Throughout spring training I’ll be highlighting “things to work on” for certain key players this year.
While I was excited as anyone about the signing of Michael Bourn, let’s not forget that he is coming off a dreadful end to the 2012 season.
In the second half last year, Bourn hit just .225 and struck out in just over one-fourth of his plate appearances (which, sadly, was a better rate than both Mark Reynolds and Drew Stubbs).
But even if Bourn leaves that slump in 2012, as we all expect him to, there are still significant holes in his game—ones that may continue to get worse as the 30-year-old ages.
The issue for Bourn is simple: he can’t hit the slow stuff.
Against fastballs, Bourn is borderline elite, hitting .336 with a .920 OPS in 2012.
But if you can force Bourn to offer at an offspeed pitch, the results are ugly.
Since 2009, Bourn has a .194 average against the slow stuff.
One of the major issues for Bourn against offspeed pitches is that he simply can’t make contact.
In 2012, Bourn whiffed at 40.3 percent of the offspeed pitches he offered at—the 10th worst rate in the league.
Bourn’s struggles with the offspeed pitch are especially interesting considering his role as a leadoff hitter. Since 2009, 33 leadoff hitters have seen at least 1,00o offspeed pitches. Of that group, only Stubbs has whiffed at a higher rate than Bourn’s 38.1 percent.
Most of the game’s elite leadoff men handle the offspeed pitch just fine. Ellsbury, Jeter, Reyes, Victorino, Roberts, Rollins, Kinsler, Furcal, Suzuki and others all whiff at a rate under 25 percent.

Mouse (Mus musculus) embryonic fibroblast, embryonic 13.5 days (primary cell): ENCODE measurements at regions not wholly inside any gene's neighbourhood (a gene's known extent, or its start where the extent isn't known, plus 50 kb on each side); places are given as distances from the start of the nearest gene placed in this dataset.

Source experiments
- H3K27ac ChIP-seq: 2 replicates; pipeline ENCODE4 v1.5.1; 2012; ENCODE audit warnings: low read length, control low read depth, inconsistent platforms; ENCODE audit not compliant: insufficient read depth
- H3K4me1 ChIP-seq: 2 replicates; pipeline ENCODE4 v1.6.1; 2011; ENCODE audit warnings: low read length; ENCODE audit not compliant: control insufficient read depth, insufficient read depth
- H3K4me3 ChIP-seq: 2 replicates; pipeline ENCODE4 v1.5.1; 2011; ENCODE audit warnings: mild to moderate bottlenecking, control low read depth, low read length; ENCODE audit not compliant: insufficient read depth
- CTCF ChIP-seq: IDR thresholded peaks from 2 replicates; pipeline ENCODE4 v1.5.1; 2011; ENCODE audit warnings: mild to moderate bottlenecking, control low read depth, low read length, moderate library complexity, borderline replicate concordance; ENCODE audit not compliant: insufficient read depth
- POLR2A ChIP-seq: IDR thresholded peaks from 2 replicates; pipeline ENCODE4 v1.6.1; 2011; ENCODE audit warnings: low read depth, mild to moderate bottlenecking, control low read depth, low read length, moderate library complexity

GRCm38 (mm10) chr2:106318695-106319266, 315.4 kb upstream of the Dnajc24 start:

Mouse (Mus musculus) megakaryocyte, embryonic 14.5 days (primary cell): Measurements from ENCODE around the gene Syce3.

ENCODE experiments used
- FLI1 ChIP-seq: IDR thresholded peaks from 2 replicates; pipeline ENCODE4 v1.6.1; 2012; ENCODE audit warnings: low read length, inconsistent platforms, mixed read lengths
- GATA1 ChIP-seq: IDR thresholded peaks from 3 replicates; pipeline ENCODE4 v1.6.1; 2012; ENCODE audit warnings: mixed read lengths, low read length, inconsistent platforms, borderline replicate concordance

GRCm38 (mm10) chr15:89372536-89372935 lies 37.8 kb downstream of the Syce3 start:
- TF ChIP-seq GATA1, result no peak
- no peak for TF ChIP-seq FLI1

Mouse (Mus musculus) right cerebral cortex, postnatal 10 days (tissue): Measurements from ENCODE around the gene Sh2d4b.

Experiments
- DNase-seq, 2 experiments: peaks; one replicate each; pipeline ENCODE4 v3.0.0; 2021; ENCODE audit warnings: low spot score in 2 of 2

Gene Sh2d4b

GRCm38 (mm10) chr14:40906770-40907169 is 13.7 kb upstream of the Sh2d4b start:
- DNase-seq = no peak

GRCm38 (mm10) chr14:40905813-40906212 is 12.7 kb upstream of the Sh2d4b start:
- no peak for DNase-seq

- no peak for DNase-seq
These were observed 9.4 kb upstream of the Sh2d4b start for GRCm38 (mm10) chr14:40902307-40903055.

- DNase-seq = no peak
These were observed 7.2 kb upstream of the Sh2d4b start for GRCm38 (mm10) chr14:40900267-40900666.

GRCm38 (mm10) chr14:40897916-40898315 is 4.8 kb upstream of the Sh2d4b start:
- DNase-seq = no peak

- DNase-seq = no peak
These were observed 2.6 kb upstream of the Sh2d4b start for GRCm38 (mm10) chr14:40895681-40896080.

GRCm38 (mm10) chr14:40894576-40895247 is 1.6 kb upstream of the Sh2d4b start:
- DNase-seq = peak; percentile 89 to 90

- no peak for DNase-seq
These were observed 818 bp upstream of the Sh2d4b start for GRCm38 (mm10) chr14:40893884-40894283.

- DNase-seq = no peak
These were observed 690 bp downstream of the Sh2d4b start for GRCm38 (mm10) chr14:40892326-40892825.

It will be interesting to see how Bourn adjusts to life in the American League.
Typically players find immediate success when they switch leagues, as it takes time for pitchers to learn their weaknesses.
But in Bourn’s case, the weakness is so obvious that I wonder if the effect may be reversed.
I wouldn’t be shocked if Bourn gets off to a slow start as pitchers feed him a steady diet of offspeed pitches early in the season. Then, hopefully, once he’s seen a pitcher a few times he’ll begin to adjust to their arsenal.
Medfest brings up an interesting question in the comments: as a leadoff hitter in the AL, will he see more fastballs than he did in the NL due to the fact that he’s no longer batting behind the pitcher?
I hadn’t though of this, so I looked up some stats and it turns out Medfest might be on to something.
AL leadoff hitters saw 57.3 percent fastballs in 2012, compared to 54.1 percent for NL leadoff hitters.
However, I’m skeptical as to whether or not this will be the case with Bourn. In 2012, Bourn ranked 25th out of 29 qualifying leadoff hitters in terms of percentage of fastballs seen (52.3 percent). So pitchers clearly know this is his weakness, and they’re throwing him off-speed stuff whenever they get the chance.
Additionally, AL pitchers have shown a willingness to throw off-speed stuff to leadoff hitters when it’s a known weakness. Last year, the Blue Jays’ Brett Lawrie saw the lowest percentage of fastballs (48.1 percent) among leadoff hitters.
Raising further doubt about this theory is the fact that, as a leadoff hitter, Bourn actually saw a lower percentage of fastballs with men on base (50.6 percent) than he did with no one on (53.2 percent).
Based on this trend, it would appear as though pitchers are actually more willing to challenge Bourn with a fastball when there’s little damage to be done. But when men are on base, pitchers approach him cautiously.
So while Medfest’s theory is definitely logical, and probably would apply for many leadoff hitters moving from the NL to the AL, Bourn’s struggles with off-speed pitches trump the pitcher’s fear of potentially walking him by pitching around him with the slow stuff.